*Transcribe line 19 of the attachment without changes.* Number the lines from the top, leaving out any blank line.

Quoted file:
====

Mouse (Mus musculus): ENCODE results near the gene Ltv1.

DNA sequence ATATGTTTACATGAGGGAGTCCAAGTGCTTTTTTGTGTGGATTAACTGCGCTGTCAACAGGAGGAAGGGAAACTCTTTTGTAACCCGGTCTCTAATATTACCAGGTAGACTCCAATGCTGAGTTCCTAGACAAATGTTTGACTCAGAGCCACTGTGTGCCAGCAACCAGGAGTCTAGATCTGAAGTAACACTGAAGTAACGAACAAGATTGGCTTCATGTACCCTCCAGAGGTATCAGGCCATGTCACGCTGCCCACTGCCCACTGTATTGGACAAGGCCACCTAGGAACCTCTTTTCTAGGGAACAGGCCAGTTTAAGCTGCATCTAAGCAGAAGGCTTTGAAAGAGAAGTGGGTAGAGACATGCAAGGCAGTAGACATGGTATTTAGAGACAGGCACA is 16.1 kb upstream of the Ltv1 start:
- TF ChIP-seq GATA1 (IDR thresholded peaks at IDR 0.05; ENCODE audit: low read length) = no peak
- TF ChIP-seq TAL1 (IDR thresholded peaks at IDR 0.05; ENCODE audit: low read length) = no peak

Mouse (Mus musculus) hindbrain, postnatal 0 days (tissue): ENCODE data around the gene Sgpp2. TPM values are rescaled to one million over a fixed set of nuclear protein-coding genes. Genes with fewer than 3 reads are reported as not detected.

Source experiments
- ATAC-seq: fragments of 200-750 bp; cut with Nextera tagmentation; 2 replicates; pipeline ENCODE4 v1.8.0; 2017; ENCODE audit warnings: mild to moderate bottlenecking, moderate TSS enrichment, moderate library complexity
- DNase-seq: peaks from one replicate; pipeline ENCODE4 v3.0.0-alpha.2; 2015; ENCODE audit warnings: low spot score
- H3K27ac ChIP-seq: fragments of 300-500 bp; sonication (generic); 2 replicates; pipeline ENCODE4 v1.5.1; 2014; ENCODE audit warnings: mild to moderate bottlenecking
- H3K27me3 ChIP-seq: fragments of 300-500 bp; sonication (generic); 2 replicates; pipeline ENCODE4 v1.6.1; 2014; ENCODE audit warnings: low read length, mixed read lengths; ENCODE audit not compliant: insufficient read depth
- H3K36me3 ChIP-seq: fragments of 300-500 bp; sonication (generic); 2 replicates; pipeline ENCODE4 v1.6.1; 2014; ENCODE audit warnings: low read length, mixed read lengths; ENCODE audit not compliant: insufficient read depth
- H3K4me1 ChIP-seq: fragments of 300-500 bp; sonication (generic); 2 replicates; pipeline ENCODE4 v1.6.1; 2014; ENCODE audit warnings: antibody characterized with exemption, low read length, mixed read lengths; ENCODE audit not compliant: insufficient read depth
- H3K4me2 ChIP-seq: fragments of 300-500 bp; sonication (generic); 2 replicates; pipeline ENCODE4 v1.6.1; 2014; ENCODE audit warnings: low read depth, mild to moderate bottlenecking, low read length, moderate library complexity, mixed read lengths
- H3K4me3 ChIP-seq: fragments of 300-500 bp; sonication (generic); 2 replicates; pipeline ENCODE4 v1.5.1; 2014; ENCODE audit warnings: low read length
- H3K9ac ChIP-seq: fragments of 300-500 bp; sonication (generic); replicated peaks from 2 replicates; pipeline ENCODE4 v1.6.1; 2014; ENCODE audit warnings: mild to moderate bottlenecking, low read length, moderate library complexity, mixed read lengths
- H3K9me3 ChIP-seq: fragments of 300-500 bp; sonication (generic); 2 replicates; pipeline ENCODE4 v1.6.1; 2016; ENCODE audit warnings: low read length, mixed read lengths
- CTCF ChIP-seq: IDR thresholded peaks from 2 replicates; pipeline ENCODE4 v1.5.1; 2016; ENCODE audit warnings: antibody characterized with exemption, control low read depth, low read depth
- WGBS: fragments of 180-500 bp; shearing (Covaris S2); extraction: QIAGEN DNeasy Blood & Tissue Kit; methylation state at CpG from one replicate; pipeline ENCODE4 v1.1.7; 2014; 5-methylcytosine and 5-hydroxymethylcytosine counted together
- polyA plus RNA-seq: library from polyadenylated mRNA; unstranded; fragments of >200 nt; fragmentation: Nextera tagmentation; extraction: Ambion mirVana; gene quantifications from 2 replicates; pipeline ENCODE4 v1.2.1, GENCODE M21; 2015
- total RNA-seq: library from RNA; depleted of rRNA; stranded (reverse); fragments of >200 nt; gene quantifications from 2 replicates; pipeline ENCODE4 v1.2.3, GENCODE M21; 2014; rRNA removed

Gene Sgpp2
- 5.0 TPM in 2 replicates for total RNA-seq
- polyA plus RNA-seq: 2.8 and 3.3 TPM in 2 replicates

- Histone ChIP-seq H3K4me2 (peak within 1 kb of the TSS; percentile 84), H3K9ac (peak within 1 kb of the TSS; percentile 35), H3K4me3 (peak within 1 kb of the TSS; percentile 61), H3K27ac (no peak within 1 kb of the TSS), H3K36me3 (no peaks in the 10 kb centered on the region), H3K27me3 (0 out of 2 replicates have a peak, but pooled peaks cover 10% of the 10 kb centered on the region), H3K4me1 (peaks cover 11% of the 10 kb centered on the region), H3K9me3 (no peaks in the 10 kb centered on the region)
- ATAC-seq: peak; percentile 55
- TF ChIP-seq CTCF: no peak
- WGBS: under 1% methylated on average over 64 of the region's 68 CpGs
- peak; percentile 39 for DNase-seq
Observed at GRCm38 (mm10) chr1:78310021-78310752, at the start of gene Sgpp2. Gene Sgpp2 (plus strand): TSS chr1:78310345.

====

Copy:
- polyA plus RNA-seq: library from polyadenylated mRNA; unstranded; fragments of >200 nt; fragmentation: Nextera tagmentation; extraction: Ambion mirVana; gene quantifications from 2 replicates; pipeline ENCODE4 v1.2.1, GENCODE M21; 2015